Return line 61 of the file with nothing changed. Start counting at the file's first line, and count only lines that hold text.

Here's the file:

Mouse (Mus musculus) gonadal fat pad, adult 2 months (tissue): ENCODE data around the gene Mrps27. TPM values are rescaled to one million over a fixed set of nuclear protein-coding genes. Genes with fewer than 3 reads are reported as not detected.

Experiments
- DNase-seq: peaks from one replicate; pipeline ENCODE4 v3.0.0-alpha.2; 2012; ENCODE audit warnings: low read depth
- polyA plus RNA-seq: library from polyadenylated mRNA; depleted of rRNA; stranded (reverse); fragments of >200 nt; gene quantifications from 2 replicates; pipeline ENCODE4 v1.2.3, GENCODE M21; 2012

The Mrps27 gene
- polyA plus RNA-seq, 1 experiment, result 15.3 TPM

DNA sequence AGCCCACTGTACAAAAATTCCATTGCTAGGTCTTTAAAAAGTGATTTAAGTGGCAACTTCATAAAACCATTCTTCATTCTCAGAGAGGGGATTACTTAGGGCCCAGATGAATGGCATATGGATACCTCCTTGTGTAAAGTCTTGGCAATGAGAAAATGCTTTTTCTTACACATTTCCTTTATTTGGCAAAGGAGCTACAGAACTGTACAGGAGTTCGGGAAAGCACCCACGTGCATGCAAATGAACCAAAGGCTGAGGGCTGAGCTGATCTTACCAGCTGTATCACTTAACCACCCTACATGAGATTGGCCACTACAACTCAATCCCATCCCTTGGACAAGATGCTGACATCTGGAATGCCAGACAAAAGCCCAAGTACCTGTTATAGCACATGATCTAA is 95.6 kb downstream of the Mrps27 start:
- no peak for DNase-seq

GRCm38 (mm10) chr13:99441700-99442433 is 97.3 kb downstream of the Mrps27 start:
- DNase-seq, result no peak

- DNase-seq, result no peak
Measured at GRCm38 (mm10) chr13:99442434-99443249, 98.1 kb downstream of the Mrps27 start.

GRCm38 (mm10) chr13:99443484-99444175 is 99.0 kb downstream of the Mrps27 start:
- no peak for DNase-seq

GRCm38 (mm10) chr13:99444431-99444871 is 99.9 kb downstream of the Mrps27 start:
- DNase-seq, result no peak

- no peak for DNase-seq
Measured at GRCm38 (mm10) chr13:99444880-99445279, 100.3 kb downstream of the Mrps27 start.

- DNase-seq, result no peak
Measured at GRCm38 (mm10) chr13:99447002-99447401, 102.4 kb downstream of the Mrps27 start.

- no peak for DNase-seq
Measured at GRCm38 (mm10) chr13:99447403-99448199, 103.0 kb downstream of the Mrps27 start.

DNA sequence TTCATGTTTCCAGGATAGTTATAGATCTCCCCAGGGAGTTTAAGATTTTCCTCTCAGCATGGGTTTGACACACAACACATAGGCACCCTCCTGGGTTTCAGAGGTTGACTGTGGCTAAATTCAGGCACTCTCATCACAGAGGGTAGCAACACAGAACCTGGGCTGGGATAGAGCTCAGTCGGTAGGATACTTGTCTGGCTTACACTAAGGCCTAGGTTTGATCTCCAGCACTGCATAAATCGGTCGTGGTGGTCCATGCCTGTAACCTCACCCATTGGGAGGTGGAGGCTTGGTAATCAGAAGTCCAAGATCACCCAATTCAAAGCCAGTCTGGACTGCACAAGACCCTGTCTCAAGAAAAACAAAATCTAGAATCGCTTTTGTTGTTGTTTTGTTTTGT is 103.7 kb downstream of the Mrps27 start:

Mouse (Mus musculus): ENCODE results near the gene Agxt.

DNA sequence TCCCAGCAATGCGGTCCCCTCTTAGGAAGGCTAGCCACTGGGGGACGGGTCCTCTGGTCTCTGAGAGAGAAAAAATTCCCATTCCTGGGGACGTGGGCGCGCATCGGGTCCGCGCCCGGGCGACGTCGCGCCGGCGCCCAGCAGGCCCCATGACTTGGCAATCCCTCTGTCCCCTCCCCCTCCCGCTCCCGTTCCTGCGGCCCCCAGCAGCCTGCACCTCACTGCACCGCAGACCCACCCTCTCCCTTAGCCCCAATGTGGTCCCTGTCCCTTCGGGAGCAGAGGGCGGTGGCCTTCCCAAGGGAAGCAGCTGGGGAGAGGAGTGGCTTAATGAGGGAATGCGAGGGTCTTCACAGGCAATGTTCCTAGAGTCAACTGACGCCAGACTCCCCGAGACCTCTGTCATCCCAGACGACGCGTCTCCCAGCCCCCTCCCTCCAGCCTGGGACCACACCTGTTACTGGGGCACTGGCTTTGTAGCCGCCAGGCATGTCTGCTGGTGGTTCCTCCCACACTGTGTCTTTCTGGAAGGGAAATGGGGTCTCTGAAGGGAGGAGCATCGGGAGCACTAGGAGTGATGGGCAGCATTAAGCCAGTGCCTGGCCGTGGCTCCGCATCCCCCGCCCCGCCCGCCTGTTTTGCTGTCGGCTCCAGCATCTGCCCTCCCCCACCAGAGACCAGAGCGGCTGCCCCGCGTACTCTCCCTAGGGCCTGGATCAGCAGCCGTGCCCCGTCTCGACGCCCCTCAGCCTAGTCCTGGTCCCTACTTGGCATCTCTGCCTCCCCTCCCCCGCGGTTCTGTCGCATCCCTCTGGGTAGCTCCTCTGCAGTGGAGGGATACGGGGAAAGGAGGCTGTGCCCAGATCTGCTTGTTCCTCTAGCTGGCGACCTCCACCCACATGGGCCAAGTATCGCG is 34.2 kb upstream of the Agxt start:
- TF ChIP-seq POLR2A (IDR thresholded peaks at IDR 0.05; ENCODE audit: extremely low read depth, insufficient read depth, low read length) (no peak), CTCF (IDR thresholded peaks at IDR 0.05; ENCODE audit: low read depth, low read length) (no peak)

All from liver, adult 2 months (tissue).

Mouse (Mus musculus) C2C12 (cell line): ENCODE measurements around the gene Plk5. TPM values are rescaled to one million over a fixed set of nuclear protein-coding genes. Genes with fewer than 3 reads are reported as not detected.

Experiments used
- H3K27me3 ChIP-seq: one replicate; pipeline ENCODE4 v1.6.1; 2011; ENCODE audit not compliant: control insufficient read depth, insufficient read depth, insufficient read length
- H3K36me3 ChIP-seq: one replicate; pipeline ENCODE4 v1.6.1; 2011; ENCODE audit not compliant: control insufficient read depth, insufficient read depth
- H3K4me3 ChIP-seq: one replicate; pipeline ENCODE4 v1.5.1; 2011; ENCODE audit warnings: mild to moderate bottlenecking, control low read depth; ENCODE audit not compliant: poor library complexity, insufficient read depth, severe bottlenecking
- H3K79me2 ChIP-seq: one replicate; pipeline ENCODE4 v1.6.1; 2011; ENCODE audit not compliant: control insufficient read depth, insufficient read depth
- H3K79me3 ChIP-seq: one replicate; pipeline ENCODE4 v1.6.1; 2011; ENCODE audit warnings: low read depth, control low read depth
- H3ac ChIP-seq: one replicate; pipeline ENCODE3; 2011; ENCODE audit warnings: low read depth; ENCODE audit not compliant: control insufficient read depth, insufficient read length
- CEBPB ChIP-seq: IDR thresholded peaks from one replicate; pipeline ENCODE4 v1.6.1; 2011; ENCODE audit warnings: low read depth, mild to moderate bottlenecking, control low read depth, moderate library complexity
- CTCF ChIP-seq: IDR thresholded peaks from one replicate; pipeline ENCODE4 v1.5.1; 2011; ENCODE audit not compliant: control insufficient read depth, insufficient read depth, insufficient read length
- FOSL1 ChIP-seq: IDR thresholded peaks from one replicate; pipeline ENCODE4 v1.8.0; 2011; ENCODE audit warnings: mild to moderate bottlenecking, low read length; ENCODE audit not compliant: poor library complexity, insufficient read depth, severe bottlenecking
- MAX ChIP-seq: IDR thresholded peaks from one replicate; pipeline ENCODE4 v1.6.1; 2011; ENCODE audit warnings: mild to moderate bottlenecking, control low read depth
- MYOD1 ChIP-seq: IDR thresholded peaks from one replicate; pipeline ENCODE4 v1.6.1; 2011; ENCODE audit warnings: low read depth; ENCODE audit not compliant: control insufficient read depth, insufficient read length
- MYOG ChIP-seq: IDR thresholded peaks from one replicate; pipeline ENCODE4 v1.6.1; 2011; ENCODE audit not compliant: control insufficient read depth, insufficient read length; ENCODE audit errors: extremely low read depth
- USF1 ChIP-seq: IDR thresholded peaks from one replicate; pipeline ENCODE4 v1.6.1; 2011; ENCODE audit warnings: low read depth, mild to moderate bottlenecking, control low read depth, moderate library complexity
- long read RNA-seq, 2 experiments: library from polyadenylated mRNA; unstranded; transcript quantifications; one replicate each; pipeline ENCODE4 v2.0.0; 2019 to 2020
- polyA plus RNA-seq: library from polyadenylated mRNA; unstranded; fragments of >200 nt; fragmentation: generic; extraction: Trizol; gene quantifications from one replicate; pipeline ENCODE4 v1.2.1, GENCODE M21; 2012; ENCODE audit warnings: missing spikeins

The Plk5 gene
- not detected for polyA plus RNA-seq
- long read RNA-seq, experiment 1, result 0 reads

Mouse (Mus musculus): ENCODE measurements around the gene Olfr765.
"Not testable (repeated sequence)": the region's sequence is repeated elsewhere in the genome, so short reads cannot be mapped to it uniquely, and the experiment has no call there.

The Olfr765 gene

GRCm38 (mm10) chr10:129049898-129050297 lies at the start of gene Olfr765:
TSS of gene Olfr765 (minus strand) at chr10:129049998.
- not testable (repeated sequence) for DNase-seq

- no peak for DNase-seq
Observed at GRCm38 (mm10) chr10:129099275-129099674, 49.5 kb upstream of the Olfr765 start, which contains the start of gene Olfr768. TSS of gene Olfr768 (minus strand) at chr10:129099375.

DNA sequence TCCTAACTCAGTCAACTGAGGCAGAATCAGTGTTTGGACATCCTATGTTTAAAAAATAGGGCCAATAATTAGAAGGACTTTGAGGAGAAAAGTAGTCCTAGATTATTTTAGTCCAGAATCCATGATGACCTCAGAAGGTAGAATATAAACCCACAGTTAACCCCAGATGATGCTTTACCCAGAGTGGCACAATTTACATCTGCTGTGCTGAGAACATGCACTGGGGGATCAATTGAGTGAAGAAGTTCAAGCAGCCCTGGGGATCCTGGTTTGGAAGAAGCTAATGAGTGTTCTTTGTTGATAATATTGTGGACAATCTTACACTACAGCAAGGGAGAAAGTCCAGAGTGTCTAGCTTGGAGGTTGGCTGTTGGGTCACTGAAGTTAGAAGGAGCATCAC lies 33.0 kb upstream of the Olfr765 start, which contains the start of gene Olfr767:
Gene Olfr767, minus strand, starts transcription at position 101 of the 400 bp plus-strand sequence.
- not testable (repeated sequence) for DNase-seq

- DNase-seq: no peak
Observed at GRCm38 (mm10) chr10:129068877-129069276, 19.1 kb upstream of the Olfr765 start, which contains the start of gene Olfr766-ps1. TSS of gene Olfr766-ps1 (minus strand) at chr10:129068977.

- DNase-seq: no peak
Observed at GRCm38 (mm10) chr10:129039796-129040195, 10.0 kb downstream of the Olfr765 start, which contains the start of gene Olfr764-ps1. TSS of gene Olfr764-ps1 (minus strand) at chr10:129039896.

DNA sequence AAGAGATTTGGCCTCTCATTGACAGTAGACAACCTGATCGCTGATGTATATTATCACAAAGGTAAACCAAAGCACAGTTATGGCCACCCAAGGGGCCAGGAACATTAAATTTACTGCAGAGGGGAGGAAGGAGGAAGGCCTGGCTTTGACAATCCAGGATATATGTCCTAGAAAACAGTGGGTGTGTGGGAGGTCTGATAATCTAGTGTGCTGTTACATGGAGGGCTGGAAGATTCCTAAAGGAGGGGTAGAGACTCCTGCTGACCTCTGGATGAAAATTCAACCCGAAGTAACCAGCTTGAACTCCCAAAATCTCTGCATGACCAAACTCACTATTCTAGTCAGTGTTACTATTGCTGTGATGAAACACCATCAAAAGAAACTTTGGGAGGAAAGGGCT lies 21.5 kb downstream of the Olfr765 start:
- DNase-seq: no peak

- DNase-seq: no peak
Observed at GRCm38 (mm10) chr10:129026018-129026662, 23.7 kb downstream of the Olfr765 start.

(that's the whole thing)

- DNase-seq: no peak